The shaping style is characterized by low predictability but high malleability, an environment in which the first to market often wins. The best strategy in a shaping environment is based on flexibility like that of an adaptive environment, but the focus is beyond the boundaries of the enterprise and includes suppliers, customers, and others to create new markets. Open platforms such as Facebook, which allow others to develop products and services yet still benefit the platform, are becoming more prevalent in particular industries, all of which happen to be in shaping or visionary environments. The goal in this style is to change the game, but do it before someone else can.
The visionary style is aptly named and is characterized by high predictability and high malleability. The best approach in such an environment is to pick a vision and stick to it, come what may. Often referred to as “build it and they will come,” companies in this style often struggle for years before “instantly” coming out on top. Two current examples of such companies are Amazon and Tesla. Both Jeff Bezos and Elon Musk apply the visionary strategy to their core business as well as their space ventures. The goal is to change the game, as in a shaping environment, but doing so requires much more time and resources.
Which Style Best Fits Your Situation?
With all that, how do you tell which style is the best fit for your situation? To assess predictability, look to things like the youthfulness of the industry, concentration, growth rate, or rate of change. If any, except youthfulness, is high, then predictability is decreased. Young industries do show low predictability, but so do very old industries in decline. An industry characterized by high fixed costs or other barriers to entry is not malleable. If being nimble is important in your market, you will focus on nimbleness and sacrifice efficiency.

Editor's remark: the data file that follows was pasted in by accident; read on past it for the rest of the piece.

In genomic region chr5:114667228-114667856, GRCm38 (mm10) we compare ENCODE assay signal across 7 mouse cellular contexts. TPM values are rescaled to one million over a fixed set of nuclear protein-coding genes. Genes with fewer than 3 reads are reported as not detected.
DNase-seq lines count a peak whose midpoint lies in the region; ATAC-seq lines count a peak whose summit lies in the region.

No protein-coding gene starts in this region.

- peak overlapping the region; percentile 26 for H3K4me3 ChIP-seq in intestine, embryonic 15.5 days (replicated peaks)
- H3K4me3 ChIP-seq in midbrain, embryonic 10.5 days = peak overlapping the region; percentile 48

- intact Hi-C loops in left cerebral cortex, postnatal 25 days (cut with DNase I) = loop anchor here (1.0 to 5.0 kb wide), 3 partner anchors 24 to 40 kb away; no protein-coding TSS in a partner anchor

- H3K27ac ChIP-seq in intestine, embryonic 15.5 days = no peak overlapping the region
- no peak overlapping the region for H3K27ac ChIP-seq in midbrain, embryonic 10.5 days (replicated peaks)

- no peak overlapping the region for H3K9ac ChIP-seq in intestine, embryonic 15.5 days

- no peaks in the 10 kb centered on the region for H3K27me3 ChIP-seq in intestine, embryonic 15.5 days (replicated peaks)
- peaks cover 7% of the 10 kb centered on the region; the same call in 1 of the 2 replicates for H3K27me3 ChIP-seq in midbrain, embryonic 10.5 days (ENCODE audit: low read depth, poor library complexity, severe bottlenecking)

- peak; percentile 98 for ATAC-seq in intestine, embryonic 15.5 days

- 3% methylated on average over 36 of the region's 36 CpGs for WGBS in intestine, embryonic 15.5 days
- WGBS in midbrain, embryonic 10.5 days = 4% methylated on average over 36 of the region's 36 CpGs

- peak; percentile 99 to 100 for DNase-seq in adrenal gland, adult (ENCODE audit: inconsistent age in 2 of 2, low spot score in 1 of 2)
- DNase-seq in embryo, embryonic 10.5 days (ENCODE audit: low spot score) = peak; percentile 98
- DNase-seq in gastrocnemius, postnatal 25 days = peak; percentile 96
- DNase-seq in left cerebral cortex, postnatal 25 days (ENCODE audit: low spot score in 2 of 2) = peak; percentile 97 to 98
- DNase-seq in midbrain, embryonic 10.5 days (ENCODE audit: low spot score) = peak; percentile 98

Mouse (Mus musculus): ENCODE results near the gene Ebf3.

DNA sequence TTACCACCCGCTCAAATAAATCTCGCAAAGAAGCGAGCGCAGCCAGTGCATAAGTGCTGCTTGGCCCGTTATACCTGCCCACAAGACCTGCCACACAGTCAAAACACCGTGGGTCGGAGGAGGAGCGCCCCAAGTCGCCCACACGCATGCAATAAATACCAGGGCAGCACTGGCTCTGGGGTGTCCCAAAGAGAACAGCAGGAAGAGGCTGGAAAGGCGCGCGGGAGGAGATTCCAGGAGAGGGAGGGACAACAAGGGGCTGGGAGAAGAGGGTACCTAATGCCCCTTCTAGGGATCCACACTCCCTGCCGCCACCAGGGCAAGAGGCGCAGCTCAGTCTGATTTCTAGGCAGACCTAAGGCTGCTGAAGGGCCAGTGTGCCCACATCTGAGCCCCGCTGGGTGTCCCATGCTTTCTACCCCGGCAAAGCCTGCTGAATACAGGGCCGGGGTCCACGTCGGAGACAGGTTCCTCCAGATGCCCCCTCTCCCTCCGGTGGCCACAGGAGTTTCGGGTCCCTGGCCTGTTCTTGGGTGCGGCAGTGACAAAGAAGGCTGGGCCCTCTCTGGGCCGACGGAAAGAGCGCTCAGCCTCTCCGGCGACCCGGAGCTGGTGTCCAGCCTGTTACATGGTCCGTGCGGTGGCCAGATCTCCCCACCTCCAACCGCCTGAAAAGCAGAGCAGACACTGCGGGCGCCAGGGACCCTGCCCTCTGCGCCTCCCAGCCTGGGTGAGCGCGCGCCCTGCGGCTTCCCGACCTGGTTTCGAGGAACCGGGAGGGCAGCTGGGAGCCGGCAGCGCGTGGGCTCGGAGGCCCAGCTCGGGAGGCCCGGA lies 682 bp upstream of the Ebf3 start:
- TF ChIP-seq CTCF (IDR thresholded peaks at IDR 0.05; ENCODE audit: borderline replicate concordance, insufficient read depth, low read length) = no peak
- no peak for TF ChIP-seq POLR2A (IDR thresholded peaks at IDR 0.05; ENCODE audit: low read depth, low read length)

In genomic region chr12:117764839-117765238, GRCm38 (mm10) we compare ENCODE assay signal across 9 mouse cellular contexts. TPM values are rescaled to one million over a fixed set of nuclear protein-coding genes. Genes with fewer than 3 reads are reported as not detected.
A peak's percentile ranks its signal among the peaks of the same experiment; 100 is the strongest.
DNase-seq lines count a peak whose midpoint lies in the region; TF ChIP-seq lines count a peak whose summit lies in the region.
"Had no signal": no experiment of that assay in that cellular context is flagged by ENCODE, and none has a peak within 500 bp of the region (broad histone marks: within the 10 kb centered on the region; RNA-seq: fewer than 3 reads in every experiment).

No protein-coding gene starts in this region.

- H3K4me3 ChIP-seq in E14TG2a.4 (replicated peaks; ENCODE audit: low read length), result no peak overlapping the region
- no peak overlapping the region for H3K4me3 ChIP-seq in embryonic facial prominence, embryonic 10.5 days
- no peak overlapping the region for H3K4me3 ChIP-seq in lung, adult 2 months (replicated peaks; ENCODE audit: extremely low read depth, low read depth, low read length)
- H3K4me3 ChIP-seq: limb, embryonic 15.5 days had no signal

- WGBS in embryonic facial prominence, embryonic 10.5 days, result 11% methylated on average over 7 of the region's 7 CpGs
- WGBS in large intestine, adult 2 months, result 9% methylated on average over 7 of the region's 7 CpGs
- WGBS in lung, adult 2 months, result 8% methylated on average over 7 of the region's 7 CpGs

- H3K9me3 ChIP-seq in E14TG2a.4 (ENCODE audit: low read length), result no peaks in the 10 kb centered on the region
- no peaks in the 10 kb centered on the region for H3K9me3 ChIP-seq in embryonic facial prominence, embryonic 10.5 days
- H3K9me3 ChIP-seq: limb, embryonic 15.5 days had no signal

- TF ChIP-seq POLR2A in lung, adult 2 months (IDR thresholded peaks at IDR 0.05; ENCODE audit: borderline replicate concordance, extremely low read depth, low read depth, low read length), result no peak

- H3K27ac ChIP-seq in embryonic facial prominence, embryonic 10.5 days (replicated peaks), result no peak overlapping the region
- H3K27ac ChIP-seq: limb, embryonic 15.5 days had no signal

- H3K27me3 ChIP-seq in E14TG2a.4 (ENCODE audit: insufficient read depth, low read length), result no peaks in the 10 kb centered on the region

A nagging feeling that the usual annual planning cycle doesn’t align well with your business cycle is an indication of low predictability, putting you in the adaptive or shaping style. On the other hand, in the visionary style, striving for annual results, and plans, takes away from progress toward the goals. In fact, annual planning really works only in the classical style.
Different styles may apply to different parts of the company, different departments, or even different geographic regions. You will likely find yourself having to deal with multiple styles at the same time. This is a good thing, since you will become adept at both recognizing the appropriate style but also adjusting your strategy development processes. It’s also possible, even likely, that the style appropriate for today may not work tomorrow, so you need to monitor your environment almost continuously.
You may have noticed that this Advisor doesn’t seem to be about enterprise architecture, but it is. The four competitive styles create a set of top-level patterns that drive the rest of the structure of the enterprise. Knowing which style is right for your situation amounts to solving the right problem. The lesson, of course, is that if you set out to solve the wrong problem, you have no hope of getting the right answer, no matter how good you are. Your enterprise architects excel at this kind of analysis. Enlist them in the process of determining and monitoring your competitive environment. They can also help tailor your strategy development process to your environment.